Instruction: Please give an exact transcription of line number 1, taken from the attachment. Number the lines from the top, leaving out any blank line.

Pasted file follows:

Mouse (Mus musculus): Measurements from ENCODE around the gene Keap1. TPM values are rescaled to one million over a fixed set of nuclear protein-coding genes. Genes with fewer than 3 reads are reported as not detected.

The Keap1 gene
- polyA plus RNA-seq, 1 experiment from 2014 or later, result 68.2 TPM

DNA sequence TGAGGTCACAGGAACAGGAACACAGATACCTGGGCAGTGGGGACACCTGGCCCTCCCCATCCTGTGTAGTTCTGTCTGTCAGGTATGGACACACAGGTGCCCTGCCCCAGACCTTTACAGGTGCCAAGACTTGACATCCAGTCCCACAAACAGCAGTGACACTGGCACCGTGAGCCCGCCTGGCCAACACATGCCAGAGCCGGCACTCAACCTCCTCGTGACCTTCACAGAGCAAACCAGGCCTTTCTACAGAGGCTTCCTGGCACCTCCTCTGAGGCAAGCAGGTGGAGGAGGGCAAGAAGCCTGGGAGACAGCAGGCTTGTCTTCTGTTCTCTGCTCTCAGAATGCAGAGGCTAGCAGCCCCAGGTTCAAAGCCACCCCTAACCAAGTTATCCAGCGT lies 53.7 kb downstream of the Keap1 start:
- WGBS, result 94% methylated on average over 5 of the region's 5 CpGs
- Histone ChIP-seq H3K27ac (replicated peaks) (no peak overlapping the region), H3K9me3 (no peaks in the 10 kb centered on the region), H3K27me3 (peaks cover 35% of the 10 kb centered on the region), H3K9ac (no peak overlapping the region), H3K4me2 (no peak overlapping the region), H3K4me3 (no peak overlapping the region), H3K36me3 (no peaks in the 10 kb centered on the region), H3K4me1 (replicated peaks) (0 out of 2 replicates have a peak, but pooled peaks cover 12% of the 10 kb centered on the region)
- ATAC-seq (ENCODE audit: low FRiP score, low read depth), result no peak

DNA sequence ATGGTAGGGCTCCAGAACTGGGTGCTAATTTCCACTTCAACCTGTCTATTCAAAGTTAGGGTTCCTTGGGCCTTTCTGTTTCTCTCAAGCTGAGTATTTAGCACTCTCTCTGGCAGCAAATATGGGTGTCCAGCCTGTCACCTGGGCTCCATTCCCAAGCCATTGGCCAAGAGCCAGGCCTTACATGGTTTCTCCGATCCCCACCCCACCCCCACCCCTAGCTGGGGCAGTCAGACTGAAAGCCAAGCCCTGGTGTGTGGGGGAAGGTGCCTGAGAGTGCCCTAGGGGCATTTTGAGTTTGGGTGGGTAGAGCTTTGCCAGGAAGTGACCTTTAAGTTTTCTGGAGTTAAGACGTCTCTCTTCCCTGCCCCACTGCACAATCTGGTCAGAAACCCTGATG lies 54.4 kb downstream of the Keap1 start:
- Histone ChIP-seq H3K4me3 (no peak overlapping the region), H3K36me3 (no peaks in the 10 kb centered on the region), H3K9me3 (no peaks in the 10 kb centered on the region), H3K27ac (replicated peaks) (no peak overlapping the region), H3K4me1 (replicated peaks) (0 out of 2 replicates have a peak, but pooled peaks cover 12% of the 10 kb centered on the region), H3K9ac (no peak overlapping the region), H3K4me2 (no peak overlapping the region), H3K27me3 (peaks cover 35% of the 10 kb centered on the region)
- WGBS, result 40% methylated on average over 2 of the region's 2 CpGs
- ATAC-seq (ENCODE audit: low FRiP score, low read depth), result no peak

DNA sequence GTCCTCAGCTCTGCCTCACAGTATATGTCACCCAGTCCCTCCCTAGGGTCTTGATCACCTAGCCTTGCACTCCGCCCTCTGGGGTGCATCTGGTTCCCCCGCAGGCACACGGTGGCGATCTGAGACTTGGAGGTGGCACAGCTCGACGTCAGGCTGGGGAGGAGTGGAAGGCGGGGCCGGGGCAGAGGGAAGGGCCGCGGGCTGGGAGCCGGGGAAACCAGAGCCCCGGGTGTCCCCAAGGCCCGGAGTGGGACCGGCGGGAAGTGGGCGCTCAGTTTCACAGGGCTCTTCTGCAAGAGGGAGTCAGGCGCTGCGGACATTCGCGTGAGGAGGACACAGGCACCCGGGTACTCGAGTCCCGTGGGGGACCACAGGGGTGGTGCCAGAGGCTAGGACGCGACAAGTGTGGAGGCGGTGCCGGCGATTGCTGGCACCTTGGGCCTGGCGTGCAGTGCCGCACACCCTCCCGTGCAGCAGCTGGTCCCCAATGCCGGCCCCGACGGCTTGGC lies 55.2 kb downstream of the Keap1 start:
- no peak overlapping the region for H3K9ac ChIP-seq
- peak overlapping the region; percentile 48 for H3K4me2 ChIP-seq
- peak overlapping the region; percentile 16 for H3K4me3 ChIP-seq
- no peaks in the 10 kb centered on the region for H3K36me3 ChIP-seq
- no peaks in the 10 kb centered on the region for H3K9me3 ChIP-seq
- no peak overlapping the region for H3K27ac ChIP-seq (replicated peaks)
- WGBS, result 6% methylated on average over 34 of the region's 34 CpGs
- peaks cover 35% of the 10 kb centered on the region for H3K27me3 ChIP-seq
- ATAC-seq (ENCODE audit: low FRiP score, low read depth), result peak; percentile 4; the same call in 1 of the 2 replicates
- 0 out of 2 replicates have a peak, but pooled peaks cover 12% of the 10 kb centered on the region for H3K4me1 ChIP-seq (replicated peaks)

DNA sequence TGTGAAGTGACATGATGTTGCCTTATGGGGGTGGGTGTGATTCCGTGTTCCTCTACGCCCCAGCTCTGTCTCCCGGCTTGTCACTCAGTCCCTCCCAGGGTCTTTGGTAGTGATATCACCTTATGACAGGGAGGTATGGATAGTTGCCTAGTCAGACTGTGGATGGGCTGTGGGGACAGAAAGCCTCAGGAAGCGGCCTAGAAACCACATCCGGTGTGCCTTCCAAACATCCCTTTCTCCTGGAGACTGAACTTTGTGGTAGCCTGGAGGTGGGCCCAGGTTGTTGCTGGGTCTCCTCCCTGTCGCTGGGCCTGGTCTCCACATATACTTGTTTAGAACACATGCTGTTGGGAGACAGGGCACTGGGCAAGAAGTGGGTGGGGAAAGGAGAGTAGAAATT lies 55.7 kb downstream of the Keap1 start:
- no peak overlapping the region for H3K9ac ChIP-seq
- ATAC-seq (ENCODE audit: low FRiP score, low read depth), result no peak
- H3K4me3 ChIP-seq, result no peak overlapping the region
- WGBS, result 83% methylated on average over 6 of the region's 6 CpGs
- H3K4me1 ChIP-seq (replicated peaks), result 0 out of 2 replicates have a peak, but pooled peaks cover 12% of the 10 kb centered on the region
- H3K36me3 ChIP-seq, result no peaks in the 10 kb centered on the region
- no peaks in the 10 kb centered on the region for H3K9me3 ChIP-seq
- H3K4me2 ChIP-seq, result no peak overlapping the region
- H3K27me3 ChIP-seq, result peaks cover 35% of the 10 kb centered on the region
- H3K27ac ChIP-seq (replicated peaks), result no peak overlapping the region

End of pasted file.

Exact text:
Mouse (Mus musculus): Measurements from ENCODE around the gene Keap1. TPM values are rescaled to one million over a fixed set of nuclear protein-coding genes. Genes with fewer than 3 reads are reported as not detected.